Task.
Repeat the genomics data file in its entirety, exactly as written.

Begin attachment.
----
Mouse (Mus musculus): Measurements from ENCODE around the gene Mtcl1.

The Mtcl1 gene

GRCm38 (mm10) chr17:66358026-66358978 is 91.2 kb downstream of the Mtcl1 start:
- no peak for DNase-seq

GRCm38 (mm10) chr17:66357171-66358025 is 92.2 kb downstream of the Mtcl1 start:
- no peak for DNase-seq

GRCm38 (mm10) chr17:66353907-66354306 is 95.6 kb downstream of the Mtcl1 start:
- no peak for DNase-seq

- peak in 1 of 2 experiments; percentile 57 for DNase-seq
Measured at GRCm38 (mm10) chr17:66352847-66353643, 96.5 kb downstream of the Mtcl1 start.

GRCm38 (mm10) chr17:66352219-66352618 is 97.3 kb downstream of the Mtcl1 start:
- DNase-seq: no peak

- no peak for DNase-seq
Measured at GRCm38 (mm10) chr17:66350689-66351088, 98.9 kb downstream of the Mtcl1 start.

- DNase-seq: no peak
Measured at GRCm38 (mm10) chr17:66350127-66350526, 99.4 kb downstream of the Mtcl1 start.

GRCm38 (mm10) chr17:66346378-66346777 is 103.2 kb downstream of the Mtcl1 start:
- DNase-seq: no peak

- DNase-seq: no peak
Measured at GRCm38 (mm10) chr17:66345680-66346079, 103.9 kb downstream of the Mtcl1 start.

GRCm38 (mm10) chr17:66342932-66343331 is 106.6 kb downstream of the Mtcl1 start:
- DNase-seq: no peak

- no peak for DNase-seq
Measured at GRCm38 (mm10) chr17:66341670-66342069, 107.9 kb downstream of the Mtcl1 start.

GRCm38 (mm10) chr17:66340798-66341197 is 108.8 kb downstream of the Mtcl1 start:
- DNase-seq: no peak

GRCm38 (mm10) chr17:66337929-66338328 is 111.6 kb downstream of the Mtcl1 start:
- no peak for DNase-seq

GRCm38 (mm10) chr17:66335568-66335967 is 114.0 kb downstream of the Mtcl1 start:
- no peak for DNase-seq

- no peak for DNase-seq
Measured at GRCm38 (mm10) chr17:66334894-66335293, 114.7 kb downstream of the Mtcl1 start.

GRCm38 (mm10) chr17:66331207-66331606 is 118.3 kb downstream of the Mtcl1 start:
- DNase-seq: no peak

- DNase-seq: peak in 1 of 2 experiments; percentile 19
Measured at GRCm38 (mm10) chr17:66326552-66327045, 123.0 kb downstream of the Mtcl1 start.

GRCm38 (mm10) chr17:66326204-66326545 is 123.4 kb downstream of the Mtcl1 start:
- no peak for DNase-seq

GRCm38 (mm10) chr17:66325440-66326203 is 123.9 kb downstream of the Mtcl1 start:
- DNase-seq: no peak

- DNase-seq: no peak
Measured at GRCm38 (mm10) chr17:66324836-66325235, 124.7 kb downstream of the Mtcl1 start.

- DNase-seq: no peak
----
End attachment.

Mouse (Mus musculus): Measurements from ENCODE around the gene Mtcl1.

The Mtcl1 gene

GRCm38 (mm10) chr17:66358026-66358978 is 91.2 kb downstream of the Mtcl1 start:
- no peak for DNase-seq

GRCm38 (mm10) chr17:66357171-66358025 is 92.2 kb downstream of the Mtcl1 start:
- no peak for DNase-seq

GRCm38 (mm10) chr17:66353907-66354306 is 95.6 kb downstream of the Mtcl1 start:
- no peak for DNase-seq

- peak in 1 of 2 experiments; percentile 57 for DNase-seq
Measured at GRCm38 (mm10) chr17:66352847-66353643, 96.5 kb downstream of the Mtcl1 start.

GRCm38 (mm10) chr17:66352219-66352618 is 97.3 kb downstream of the Mtcl1 start:
- DNase-seq: no peak

- no peak for DNase-seq
Measured at GRCm38 (mm10) chr17:66350689-66351088, 98.9 kb downstream of the Mtcl1 start.

- DNase-seq: no peak
Measured at GRCm38 (mm10) chr17:66350127-66350526, 99.4 kb downstream of the Mtcl1 start.

GRCm38 (mm10) chr17:66346378-66346777 is 103.2 kb downstream of the Mtcl1 start:
- DNase-seq: no peak

- DNase-seq: no peak
Measured at GRCm38 (mm10) chr17:66345680-66346079, 103.9 kb downstream of the Mtcl1 start.

GRCm38 (mm10) chr17:66342932-66343331 is 106.6 kb downstream of the Mtcl1 start:
- DNase-seq: no peak

- no peak for DNase-seq
Measured at GRCm38 (mm10) chr17:66341670-66342069, 107.9 kb downstream of the Mtcl1 start.

GRCm38 (mm10) chr17:66340798-66341197 is 108.8 kb downstream of the Mtcl1 start:
- DNase-seq: no peak

GRCm38 (mm10) chr17:66337929-66338328 is 111.6 kb downstream of the Mtcl1 start:
- no peak for DNase-seq

GRCm38 (mm10) chr17:66335568-66335967 is 114.0 kb downstream of the Mtcl1 start:
- no peak for DNase-seq

- no peak for DNase-seq
Measured at GRCm38 (mm10) chr17:66334894-66335293, 114.7 kb downstream of the Mtcl1 start.

GRCm38 (mm10) chr17:66331207-66331606 is 118.3 kb downstream of the Mtcl1 start:
- DNase-seq: no peak

- DNase-seq: peak in 1 of 2 experiments; percentile 19
Measured at GRCm38 (mm10) chr17:66326552-66327045, 123.0 kb downstream of the Mtcl1 start.

GRCm38 (mm10) chr17:66326204-66326545 is 123.4 kb downstream of the Mtcl1 start:
- no peak for DNase-seq

GRCm38 (mm10) chr17:66325440-66326203 is 123.9 kb downstream of the Mtcl1 start:
- DNase-seq: no peak

- DNase-seq: no peak
Measured at GRCm38 (mm10) chr17:66324836-66325235, 124.7 kb downstream of the Mtcl1 start.

- DNase-seq: no peak